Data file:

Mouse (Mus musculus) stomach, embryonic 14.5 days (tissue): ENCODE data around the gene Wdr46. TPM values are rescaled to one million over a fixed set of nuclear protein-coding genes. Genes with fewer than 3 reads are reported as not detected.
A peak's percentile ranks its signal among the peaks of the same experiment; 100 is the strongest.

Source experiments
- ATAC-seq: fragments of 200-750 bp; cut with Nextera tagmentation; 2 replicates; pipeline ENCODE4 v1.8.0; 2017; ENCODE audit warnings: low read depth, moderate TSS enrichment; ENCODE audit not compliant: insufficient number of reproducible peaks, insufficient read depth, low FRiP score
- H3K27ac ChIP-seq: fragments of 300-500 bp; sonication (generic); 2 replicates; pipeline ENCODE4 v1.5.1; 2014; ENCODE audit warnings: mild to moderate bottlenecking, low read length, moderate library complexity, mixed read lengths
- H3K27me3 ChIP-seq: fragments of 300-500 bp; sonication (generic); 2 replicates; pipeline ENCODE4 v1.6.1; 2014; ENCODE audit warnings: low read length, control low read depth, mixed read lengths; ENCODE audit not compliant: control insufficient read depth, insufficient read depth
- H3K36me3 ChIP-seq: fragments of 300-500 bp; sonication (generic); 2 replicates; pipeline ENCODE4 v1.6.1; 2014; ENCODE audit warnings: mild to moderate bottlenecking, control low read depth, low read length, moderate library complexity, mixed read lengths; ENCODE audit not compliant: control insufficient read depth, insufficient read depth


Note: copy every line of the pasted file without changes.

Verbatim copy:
Mouse (Mus musculus) stomach, embryonic 14.5 days (tissue): ENCODE data around the gene Wdr46. TPM values are rescaled to one million over a fixed set of nuclear protein-coding genes. Genes with fewer than 3 reads are reported as not detected.
A peak's percentile ranks its signal among the peaks of the same experiment; 100 is the strongest.

Source experiments
- ATAC-seq: fragments of 200-750 bp; cut with Nextera tagmentation; 2 replicates; pipeline ENCODE4 v1.8.0; 2017; ENCODE audit warnings: low read depth, moderate TSS enrichment; ENCODE audit not compliant: insufficient number of reproducible peaks, insufficient read depth, low FRiP score
- H3K27ac ChIP-seq: fragments of 300-500 bp; sonication (generic); 2 replicates; pipeline ENCODE4 v1.5.1; 2014; ENCODE audit warnings: mild to moderate bottlenecking, low read length, moderate library complexity, mixed read lengths
- H3K27me3 ChIP-seq: fragments of 300-500 bp; sonication (generic); 2 replicates; pipeline ENCODE4 v1.6.1; 2014; ENCODE audit warnings: low read length, control low read depth, mixed read lengths; ENCODE audit not compliant: control insufficient read depth, insufficient read depth
- H3K36me3 ChIP-seq: fragments of 300-500 bp; sonication (generic); 2 replicates; pipeline ENCODE4 v1.6.1; 2014; ENCODE audit warnings: mild to moderate bottlenecking, control low read depth, low read length, moderate library complexity, mixed read lengths; ENCODE audit not compliant: control insufficient read depth, insufficient read depth